Mr. PRINCE. I do not believe that any committee of Congress or . any other body making an investigation of Panama Canal tolls and the policy with respect thereto could afford to do so without giving the most thorough consideration to this ably prepared document. That the principal question which this subcommittee is concerned with was thoroughly considered by the Special Committee is made clear by the following, from part I of its report, entitled “The Investigation-Its Purpose and Scope," at page 14:

The study and investigation that the committee was required to make include the tolls that should be charged for the use of the Panama Canal. A recommendation as to the tolls or revenues that should be derived from the Canal must be determined, first of all, by giving weight to the purposes for which the Canal was constructed and is being operated and administered.

Immediately after the above statement the report gives as the considered view of the special committee on this question, the following:

The major purpose of the Panama Canal is to provide American and foreign shipping and commerce with a much-needed facility. It removes the barrier that restricted the commercial intercourse of the countries and ports of the Atlantic and Pacific. The Canal Zone concession was obtained, the Canal has been constructed, the Canal is being operated, and the activities incident to the operation of the Canal are being carried on in order, primarily, that the Canal may render a commercial service.

The cost of constructing and the expense of maintaining and administering the Canal are obligations that have been assumed primarily to provide a commercial facility. The capital and current expenses thus incurred may properly be borne by the shipping that is aided. (Pp. 14–15.)

There is no question, I think, from that quotation, as to how that special committee felt about the purposes of the Panama Canal.

In addition to the report of the special committee, which was unanimous, Mr. Weaver submitted a separate report in which he also



discussed this question at some length. He first stated the question in the following manner (p. 141):

15. The Panama Canal initiated, designed, and constructed for commercial purposes.-A full and fair consideration of the nature and purpose of the Panama Canal project, as well as the manner of its use in the 22 years it has been open for traffic, will answer the question so often raised as to whether the cost of the Canal, or any part of it, was for military purposes.

Then, after discussing certain of the evidence bearing on this question, he reached the following conclusion (p. 142):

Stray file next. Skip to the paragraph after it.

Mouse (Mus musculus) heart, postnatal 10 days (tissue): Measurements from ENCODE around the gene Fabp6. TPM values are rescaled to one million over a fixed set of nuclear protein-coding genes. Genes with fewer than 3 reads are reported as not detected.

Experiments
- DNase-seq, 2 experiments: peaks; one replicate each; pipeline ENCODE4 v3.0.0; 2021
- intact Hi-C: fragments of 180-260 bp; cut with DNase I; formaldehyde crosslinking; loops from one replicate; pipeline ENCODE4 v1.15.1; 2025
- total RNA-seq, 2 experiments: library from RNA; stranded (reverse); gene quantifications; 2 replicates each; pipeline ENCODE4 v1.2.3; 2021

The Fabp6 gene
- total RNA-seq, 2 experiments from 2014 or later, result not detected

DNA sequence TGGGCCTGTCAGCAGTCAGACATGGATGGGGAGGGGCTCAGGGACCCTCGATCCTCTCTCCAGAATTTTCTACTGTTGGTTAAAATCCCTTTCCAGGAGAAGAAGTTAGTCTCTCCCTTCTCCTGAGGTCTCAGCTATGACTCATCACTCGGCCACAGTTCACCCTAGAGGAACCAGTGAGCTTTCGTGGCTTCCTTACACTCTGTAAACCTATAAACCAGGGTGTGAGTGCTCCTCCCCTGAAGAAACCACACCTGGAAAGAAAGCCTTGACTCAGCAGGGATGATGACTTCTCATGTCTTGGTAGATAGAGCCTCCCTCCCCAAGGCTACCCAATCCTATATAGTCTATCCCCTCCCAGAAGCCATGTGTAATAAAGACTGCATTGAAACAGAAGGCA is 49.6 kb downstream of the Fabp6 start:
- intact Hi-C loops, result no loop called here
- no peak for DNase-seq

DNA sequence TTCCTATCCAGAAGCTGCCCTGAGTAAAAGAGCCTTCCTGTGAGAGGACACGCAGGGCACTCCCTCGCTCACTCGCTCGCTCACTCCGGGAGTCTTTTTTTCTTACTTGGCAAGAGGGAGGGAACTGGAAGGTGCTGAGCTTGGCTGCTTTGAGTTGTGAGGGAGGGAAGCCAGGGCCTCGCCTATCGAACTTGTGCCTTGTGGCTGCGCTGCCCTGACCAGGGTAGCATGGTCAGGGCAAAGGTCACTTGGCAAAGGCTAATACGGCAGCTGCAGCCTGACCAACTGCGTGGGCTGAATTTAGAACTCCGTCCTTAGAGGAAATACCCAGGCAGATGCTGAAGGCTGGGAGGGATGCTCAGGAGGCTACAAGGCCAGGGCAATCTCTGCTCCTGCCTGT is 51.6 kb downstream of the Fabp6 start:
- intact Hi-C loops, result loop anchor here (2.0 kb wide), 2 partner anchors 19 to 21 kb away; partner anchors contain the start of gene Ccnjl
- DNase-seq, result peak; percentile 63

(9) The evidence hereinbefore set forth, as well as other subject matter reviewed as to the purpose and nature of the Canal project, unquestionably leads to the conclusion that the Canal was conceived, constructed, and operated as a commercial project (with the single exception of the additional cost of $9,588,750 for widening the locks at the instance of the General Board of the Navy, and therefore strictly a national-defense item * *). There is no evidence that any other item for the purpose of national defense is a part of the present capitalization,

We submit that no case has been made or can be made for this subsidy on the ground that national defense considerations provided the major justification for the construction of the Canal.

On the basis of our study of the history of the construction of the Panama Canal, we think it clear that the Canal probably would have been constructed for commercial purposes regardless of any other consideration. It is also clear that it has great military value. However, who can say with certainty whether the Canal would have been constructed solely as a commercial enterprise or solely as a defense measure? Certainly at the time no one was faced with such a decision because admittedly the construction of the Canal had great value from both standpoints and it was only necessary to decide whether its over-all value warranted the expenditure of the money involved. Furthermore, it seems wholly unnecessary for this committee to attempt to reach any such decision. It is only necessary that this subcommittee clearly recognize the dual nature of the value of the Canal, and this, we submit, has been demonstrated beyond question.

This, quite logically, brings us to the question of how the cost of the Canal is to be borne when considered in the light of the purposes for which built and the dual use to which it is put. From the beginning it has been the established policy of the Panama Canal administration that the Panama Canal enterprise as a whole should be self-supporting. This was the intent of Congress when it authorized the construction of the Canal and provided for the levying of tolls and is of course a sound policy. So far as we can determine, no one before has ever questioned the soundness of this policy. From the report of the Special Committee it would appear that no one who appeared before it even suggested such a startling departure as has been advocated before this committee. The Special Committee merely stated the long-established policy as a simple conclusion that the "Panama Canal enterprise as a whole should be self-supporting” (p. 84). Elaborating upon this, the report of the Special Committee went on to say:

The rates of toll levied upon vessels using the Canal should be such that the receipts from tolls, together with the other revenues of the enterprise, will be sufficient to cover interest on the investment and current operating expenses and to provde a property depreciation reserve and a surplus fund for normal replacements and betterments of property. Future additions to capital investment should be made only to cover the cost of extraordinary additions to property.